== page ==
Not only is there the upfront time and cost of owning a short-term rental, but there are also risks that could come up for you down the road. Investopedia warns:

“Risks of hosting include renting your place to rude guests, theft or damaged property, complaints from neighbors, and potential regulatory violations depending on your location.”

There’s a lot to consider before taking the leap and converting your house into a short-term rental. If you aren’t ready for the work it takes, it could be wiser to sell instead.

Your House May Not Be Ideal for Your Rental Goals

Not every house ends up being a profitable short-term rental either. One of the biggest factors is where your home is located. The less likely your neighborhood is to be a travel destination, the fewer requests you should expect from potential renters—and that impacts your bottom line. An article from the National Association of Realtors (NAR) advises:

“When it comes to the viability of profitable STRs . . . consider factors like location, amenities, and whether the property is appealing. Most people seek STRs in locations where they vacation, so proximity to attractions is important. Likewise, the property should cater to a variety of travelers.”

It’s smart to do your homework and learn how much rentals in your area go for, how much business they get throughout the year, and how this compares to your goals.

Bottom Line

Converting your home into a short-term rental isn’t a decision you should make without doing your research. To decide if selling your house is a better alternative, let’s connect today.


Lower Mortgage Rates

(Published on - 1/31/2023 4:13:35 PM)

Lower Mortgage Rates Are Bringing Buyers Back to the Market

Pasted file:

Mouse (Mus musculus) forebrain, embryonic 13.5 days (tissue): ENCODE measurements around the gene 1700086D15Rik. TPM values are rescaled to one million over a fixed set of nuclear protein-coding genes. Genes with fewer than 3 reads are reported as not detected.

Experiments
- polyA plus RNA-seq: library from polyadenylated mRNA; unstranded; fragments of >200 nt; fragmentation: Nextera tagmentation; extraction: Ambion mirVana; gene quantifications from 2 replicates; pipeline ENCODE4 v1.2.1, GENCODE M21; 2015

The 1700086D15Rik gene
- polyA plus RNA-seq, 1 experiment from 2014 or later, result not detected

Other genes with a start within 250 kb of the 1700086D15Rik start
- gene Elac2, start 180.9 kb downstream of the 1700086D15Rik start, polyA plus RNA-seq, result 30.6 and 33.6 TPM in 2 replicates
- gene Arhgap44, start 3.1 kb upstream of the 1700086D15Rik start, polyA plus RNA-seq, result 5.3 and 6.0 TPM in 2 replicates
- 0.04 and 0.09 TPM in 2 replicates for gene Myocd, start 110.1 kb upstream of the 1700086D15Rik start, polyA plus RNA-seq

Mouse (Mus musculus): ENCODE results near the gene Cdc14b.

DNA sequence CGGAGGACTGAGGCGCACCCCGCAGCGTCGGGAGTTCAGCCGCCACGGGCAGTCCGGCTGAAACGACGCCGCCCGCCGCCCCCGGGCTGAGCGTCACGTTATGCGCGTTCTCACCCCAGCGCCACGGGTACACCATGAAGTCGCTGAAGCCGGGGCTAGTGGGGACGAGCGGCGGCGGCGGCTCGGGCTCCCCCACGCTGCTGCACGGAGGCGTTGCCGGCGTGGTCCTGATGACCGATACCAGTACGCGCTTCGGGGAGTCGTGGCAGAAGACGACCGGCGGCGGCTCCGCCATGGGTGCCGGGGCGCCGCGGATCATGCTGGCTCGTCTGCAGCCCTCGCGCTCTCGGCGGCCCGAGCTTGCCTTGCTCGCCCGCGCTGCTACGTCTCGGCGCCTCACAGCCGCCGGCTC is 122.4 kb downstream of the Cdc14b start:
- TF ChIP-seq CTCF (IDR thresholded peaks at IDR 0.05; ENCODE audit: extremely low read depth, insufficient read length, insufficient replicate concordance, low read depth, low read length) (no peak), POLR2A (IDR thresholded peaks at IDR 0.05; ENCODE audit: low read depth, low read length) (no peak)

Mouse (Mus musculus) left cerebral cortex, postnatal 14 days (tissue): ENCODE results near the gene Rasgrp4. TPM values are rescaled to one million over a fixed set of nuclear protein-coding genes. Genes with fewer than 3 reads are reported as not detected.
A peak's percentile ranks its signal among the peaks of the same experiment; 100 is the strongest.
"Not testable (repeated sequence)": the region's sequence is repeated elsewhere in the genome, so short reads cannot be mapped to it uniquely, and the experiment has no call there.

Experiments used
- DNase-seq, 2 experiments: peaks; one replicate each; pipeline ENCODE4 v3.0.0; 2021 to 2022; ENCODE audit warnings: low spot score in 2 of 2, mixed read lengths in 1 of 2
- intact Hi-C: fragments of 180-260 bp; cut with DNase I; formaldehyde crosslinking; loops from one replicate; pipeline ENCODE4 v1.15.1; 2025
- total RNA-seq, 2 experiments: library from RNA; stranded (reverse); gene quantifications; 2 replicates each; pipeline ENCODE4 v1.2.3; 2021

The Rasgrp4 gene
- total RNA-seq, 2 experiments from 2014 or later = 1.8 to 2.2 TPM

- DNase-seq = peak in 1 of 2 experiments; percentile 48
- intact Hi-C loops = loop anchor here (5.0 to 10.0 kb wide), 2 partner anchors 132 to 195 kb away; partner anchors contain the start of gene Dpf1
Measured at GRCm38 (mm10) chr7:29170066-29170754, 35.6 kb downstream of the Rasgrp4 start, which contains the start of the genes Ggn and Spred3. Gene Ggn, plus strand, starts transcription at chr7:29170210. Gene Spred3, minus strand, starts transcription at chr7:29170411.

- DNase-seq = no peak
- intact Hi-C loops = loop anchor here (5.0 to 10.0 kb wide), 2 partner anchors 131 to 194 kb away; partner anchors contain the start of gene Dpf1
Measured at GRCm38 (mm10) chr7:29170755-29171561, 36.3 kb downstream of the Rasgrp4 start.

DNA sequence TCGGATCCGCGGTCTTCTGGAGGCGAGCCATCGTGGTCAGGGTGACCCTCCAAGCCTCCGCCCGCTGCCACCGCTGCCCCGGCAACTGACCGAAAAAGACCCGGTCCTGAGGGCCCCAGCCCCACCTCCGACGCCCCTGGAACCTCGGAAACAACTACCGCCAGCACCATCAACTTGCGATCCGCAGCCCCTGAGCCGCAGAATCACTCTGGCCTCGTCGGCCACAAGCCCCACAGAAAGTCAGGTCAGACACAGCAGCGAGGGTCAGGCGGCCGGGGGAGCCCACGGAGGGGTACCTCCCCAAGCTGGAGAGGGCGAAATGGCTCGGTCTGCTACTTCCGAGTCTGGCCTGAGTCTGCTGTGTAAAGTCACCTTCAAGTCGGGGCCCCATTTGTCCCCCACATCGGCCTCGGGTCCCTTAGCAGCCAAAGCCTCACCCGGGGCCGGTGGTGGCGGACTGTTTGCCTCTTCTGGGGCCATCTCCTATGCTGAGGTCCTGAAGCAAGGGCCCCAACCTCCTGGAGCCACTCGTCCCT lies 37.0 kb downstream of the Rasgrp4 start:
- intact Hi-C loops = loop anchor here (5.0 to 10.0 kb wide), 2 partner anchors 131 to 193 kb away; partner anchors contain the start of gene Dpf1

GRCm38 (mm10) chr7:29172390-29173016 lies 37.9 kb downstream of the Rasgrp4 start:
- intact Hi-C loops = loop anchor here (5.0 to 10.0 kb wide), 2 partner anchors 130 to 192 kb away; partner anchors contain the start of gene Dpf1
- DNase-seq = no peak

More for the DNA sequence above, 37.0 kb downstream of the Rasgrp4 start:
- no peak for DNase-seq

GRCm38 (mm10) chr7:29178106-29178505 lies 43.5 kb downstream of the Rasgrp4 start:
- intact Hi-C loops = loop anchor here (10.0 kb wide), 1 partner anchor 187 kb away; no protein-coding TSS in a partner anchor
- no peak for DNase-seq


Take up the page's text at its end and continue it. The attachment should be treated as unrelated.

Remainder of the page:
Lower Mortgage Rates Are Bringing Buyers Back to the Market | MyKCM

As mortgage rates rose last year, activity in the housing market slowed down. And as a result, homes started seeing fewer offers and stayed on the market longer. That meant some homeowners decided to press pause on selling.

Now, however, rates are beginning to come down—and buyers are starting to reenter the market. In fact, the latest data from the Mortgage Bankers Association (MBA) shows mortgage applications increased last week by 7% compared to the week before.

So, if you’ve been planning to sell your house but you’re unsure if there will be anyone to buy it, this shift in the market could be your chance. Here’s what experts are saying about buyers returning to the market as we approach spring.

Mike Fratantoni, SVP and Chief Economist, MBA:

Mortgage rates are now at their lowest level since September 2022, and about a percentage point below the peak mortgage rate last fall. As we enter the beginning of the spring buying season, lower mortgage rates and more homes on the market will help affordability for first-time homebuyers.”

Lawrence Yun, Chief Economist, National Association of Realtors (NAR):

The upcoming months should see a return of buyers, as mortgage rates appear to have already peaked and have been coming down since mid-November.”

Thomas LaSalvia, Senior Economist, Moody’s Analytics:

"We expect the labor market to remain robust, wages to continue to rise—maybe not at the pace that they did during the pandemic, but that will open up some opportunity for folks to enter homeownership as interest rates stabilize a bit."

Sam Khater, Chief Economist, Freddie Mac:

“Homebuyers are waiting for rates to decrease more significantly, and when they do, a strong job market and a large demographic tailwind of Millennial renters will provide support to the purchase market.”

Bottom Line

If you’ve been thinking about making a move, now’s the time to get your house ready to sell. Let’s connect so you can learn about buyer demand in our area the best time to put your house on the market.


If I sell my Home where will I go? You have Options

(Published on - 1/30/2023 5:55:47 PM)

Where Will You Go If You Sell? You Have Options.

Where Will You Go If You Sell? You Have Options. | MyKCM